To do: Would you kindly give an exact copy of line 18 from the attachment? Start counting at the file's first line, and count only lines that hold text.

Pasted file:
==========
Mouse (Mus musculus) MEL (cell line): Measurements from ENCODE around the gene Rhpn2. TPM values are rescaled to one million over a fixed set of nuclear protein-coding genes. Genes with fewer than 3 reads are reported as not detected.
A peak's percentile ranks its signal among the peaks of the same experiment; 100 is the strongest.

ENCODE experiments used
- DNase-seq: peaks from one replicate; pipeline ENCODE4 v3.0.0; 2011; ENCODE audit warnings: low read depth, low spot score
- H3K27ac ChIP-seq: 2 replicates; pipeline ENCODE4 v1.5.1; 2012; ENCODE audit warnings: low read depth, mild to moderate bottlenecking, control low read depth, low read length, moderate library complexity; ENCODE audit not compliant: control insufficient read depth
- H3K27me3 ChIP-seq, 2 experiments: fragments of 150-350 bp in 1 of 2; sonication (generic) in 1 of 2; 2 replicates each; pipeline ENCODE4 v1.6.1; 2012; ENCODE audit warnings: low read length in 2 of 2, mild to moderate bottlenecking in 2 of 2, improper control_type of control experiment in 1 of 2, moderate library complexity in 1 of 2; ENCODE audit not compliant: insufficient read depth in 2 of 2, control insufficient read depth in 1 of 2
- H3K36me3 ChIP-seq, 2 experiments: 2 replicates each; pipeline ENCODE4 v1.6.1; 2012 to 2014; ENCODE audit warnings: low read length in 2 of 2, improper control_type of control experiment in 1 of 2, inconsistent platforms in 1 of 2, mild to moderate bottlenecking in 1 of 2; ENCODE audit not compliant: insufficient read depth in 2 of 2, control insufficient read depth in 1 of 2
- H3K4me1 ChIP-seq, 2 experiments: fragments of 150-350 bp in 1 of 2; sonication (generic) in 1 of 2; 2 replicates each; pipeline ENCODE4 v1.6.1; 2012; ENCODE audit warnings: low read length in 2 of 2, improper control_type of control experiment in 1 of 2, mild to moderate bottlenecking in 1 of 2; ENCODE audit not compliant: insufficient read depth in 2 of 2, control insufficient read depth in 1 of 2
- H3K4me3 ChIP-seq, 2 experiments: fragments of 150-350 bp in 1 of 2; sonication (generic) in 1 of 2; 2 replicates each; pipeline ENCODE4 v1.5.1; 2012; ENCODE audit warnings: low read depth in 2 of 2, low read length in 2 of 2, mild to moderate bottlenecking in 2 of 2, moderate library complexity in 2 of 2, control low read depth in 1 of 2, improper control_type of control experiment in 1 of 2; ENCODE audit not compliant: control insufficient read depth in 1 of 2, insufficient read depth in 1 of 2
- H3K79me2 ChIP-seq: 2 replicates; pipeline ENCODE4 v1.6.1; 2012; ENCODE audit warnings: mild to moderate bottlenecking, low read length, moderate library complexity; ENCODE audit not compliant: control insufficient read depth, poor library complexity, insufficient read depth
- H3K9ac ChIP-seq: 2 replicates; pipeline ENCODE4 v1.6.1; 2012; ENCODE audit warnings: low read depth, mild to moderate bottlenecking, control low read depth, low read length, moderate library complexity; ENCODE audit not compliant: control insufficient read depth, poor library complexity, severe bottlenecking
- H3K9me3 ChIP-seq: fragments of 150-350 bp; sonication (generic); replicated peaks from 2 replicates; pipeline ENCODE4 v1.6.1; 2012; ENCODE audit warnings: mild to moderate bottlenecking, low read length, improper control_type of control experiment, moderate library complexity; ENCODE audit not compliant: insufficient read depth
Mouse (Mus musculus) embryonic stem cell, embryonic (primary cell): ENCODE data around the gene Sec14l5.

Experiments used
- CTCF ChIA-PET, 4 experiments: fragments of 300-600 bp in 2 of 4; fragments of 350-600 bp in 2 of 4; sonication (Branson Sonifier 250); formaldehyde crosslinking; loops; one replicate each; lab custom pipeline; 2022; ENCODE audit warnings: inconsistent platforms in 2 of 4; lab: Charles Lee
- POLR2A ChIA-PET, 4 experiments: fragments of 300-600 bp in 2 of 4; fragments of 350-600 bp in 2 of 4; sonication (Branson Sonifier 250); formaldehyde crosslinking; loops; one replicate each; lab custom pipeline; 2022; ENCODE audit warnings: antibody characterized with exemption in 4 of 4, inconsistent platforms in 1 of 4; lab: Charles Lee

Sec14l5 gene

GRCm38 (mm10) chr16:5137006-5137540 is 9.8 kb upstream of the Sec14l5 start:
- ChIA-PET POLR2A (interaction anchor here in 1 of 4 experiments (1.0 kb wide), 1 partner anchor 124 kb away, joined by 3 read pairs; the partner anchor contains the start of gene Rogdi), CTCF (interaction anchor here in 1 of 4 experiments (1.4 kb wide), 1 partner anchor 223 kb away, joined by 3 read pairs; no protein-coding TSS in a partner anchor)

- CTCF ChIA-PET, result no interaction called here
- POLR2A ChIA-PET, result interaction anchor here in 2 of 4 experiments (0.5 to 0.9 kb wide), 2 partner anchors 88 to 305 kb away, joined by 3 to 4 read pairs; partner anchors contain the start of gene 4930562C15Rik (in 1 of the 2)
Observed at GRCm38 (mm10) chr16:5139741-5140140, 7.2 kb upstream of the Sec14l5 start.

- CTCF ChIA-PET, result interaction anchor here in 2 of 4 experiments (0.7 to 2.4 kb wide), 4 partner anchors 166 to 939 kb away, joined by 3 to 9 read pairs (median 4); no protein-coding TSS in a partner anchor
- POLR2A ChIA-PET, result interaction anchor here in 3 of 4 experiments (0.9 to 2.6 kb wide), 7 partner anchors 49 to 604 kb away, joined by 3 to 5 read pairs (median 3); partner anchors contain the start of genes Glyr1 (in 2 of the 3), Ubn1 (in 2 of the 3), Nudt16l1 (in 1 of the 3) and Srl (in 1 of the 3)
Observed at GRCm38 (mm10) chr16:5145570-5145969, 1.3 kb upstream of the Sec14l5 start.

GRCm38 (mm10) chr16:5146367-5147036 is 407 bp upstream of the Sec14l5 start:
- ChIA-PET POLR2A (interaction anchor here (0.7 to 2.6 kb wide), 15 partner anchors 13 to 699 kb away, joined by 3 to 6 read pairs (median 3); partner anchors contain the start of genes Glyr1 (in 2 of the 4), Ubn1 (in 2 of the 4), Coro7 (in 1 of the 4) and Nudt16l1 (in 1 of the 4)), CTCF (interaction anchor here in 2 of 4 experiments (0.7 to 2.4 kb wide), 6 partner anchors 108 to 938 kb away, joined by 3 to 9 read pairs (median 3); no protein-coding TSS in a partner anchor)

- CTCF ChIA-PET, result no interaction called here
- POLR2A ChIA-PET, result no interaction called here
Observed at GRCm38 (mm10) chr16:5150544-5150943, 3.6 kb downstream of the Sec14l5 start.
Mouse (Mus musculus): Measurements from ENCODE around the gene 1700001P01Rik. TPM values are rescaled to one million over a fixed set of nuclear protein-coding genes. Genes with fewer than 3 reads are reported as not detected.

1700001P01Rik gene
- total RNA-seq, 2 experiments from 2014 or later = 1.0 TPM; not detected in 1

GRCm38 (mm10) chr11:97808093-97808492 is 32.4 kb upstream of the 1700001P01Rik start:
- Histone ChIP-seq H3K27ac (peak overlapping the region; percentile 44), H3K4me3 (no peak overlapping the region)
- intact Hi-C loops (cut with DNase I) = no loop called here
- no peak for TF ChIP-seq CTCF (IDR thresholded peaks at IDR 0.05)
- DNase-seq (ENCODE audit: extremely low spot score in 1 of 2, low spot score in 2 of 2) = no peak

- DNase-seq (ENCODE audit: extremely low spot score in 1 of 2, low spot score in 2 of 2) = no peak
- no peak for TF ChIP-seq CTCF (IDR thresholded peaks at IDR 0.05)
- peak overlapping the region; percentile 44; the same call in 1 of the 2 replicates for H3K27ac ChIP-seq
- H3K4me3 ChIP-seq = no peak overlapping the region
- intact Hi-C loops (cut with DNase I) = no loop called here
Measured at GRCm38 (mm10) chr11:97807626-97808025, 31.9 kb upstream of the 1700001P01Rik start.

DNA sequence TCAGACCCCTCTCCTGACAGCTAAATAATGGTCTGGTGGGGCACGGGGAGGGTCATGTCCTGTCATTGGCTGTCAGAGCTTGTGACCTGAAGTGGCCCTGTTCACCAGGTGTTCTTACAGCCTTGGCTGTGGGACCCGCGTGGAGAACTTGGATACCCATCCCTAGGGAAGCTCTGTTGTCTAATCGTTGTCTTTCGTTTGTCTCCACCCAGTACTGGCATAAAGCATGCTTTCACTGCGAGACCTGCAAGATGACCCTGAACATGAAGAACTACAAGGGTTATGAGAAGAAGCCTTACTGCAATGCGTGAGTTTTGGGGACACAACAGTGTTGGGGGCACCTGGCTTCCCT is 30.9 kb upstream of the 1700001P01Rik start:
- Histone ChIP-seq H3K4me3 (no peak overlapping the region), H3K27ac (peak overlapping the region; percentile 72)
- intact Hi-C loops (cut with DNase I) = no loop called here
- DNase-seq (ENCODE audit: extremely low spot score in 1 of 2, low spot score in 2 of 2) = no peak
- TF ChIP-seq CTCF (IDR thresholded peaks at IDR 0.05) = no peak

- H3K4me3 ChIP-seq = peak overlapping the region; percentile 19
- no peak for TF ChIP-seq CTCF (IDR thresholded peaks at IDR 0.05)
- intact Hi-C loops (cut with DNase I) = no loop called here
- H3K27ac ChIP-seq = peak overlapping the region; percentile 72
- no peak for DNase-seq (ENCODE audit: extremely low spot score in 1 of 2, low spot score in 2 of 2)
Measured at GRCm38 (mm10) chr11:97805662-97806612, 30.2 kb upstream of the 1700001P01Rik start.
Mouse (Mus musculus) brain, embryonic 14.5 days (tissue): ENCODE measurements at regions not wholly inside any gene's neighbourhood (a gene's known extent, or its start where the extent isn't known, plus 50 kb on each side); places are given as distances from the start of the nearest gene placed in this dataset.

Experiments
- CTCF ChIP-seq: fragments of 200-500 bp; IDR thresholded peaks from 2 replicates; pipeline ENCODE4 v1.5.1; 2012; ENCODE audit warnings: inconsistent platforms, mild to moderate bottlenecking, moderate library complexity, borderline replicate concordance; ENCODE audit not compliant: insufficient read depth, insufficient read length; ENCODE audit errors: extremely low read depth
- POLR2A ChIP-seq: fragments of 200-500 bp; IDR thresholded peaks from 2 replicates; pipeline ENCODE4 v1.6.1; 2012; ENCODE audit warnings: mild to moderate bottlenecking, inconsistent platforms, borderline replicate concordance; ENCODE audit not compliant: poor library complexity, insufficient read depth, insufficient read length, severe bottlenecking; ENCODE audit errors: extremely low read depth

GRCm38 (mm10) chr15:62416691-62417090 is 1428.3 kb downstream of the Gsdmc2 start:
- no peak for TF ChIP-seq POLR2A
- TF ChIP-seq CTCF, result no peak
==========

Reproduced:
GRCm38 (mm10) chr16:5137006-5137540 is 9.8 kb upstream of the Sec14l5 start: